An initial agreement between the European Parliament and Council on a Carbon Border Adjustment Mechanism (CBAM) to crack down on carbon leakage will have ramifications for aluminium trade, and possibly before the end of the year.
While the agreement still needs to be confirmed and adopted by EU member states and the European Parliament, the provisional agreement of a transitional phase could be in place by October.
The CBAM is designed to shore up the EU’s Emission Trading System (ETS) and aid the bloc’s goal of carbon emission reduction of 55% by 2030 compared with 1990, leading to net zero by 2050.
The European Commission describes CBAM as its “landmark tool to put a fair price on the carbon emitted during the production of carbon intensive goods that are entering the EU, and to encourage cleaner industrial production in non-EU countries”.
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The CBAM agreement will impose a levy on goods imported into the EU based on their emissions footprint to be phased in from 2026 to 2034. It will initially apply to those imports with carbon intensive production – those with the greatest risk of carbon leakage. Those are cement, iron and steel, aluminium, fertilisers, electricity and hydrogen. Although all imports will eventually be covered by the tax.
During a trial period, planned to start in October 2023, importers will need to report greenhouse gas emissions (GHG) embedded in their imports, both direct and indirect, but will not need to make any payments or adjustments. CBAM will come into full force from January 1, 2026. Then, each year importers will need to declare the quantity of goods imported into the EU in the preceding year and their embedded GHG. If suppliers are unable to give the required data, default emission data will be used. This could be considerably more punitive, pointed out strategists at ING. “This is obviously a risk to some countries/suppliers who simply do not have this level of data,” said Ewa Manthey, commodities strategist, and Warren Patterson, head of commodities strategy, at ING.
Trade flow implications
In an analysis, ING noted that for aluminium, Norway and Iceland were the largest and third-largest suppliers of aluminium to the EU in 2022 and that imports from those countries will not be subject to CBAM. Of the other key suppliers of Russia, Turkey, the UAE, China and India, the latter two “have the highest emission intensity by some distance”.
ING’s analysts explained that what really drives differences between direct emissions from aluminium smelters is whether they source their power from the grid or have a captive power plant. “For those with captive power, their direct emissions are significantly larger,” they said. Additionally, the feedstock used in captive power is important: the carbon footprint of aluminium imports mostly comes from the electricity used in the electro-intensive smelting process.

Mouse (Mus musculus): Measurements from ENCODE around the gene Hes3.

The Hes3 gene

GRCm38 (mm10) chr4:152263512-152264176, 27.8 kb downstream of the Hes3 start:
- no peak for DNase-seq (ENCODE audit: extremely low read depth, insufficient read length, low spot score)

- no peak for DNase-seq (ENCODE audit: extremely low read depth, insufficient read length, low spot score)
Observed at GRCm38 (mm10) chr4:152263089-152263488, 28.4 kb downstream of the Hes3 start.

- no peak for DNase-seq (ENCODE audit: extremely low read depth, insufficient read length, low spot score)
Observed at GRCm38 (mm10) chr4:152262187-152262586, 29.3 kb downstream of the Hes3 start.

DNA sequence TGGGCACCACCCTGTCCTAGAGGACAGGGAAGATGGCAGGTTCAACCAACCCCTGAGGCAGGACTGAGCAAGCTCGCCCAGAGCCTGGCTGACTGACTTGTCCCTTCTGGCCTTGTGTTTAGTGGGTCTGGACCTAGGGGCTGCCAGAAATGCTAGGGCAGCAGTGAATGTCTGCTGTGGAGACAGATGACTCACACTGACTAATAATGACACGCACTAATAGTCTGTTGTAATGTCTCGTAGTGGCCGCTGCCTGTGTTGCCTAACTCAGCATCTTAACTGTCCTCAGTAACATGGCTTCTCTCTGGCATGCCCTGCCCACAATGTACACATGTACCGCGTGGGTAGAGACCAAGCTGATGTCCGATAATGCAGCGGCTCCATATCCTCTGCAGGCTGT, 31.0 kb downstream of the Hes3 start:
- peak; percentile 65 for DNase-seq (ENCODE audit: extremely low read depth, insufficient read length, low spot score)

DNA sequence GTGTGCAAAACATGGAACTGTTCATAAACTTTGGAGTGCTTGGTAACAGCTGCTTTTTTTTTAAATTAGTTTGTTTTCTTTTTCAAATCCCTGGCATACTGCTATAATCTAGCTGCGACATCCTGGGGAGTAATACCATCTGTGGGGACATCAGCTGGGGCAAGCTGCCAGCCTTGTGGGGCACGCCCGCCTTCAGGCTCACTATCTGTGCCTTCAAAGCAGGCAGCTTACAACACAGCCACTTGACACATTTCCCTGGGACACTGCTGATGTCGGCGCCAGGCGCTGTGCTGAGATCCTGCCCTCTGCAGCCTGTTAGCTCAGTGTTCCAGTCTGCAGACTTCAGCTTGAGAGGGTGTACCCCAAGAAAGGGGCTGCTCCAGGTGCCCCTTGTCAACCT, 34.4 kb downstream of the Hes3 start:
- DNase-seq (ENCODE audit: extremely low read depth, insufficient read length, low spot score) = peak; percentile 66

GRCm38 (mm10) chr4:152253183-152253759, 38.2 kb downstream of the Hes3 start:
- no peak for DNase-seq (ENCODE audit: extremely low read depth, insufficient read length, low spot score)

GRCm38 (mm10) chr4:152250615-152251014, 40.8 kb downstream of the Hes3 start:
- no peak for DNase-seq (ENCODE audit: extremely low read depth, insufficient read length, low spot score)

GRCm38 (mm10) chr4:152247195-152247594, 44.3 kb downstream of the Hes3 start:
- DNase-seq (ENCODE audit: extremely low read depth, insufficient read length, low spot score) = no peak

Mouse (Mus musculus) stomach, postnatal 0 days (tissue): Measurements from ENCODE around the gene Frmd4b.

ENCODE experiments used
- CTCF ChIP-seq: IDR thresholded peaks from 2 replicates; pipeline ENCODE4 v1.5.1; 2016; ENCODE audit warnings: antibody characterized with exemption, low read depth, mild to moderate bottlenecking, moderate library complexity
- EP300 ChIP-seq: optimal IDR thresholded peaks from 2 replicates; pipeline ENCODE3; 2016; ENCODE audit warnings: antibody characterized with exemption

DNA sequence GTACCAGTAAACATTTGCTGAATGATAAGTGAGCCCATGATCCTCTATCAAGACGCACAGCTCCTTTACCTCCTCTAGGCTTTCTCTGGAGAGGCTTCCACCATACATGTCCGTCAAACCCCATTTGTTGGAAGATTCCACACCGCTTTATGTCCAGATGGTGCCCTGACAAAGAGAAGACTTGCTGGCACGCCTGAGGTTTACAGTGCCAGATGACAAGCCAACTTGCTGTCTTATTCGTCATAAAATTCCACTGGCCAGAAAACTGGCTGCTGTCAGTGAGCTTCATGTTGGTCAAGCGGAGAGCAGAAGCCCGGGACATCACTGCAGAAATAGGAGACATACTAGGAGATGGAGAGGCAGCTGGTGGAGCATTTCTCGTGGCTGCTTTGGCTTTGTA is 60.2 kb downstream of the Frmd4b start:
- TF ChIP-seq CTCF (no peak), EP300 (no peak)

The primary fuel for many captive power plants is coal. ING gave the example of China, where 88% of Chinese primary aluminium production is based on coal-fired electricity generation, while the remaining 12% is based on hydropower.
China does have a domestic ETS, but only for power generators and it trades at a significant discount to the EU ETS. “Therefore, the additional cost to move this product to the EU will be significant,” said ING. “As things stand, it would be difficult not to see Chinese aluminium flows to the EU falling. The import cost of Chinese aluminium products into the EU could increase by around 17% as a result of CBAM.”
That said, ING said that the market will need to watch how China’s ETS develops. If prices increase – which is expected – and the scope of the scheme is extended to include heavy industry, these will help to decarbonise China’s aluminium industry and consequently reduce the impact of CBAM. Add to this China’s trend of moving smelters to its Southern provinces and hydropower, which will improve the carbon intensity of its aluminium industry.
However, the outlook for Indian flows is “a bit more worrisome”, ING said. Unlike China, India does not have a carbon tax or ETS. It does have a coal tax, but ING believes that this is unlikely to be used as a partial offset for the CBAM.
“Emission intensity from Indian aluminium producers is not only the highest among suppliers to the EU, but the highest globally,” the analysts said. “These high emissions are driven by coal captive power plants. The additional cost per tonne of Indian aluminium going into the EU will be significant, and without robust decarbonisation efforts it is difficult not to see these flows being impacted.” ING calculates that the import cost of Indian aluminium products into the EU could increase by more than 40% due to CBAM.
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Of the other suppliers, Russia’s aluminium has a relatively low carbon footprint and while Russia does not have a carbon tax, CBAM is likely to have a limited impact on these flows. “We estimate an additional cost in the region of 6%.” The bigger risk, in ING’s view, to Russian aluminium flows to the EU is the self-sanctioning being seen as a result of Russia’s invasion of Ukraine.
For Turkey, emission intensity is close to that of the EU, and Turkey is considering its own ETS system, which will help the country to decarbonise.
The UAE, meanwhile, is described as a “fairly large supplier” to the EU and its smelters use captive power. But instead of being coal-fired, the smelters burn natural gas, making emission intensity significantly lower than in India and China. “However, given the use of captive power, direct emissions are still higher than those seen in the EU – although the UAE is starting to increase the use of renewable power in its aluminium industry,” ING said.
Source: Baltic Exchange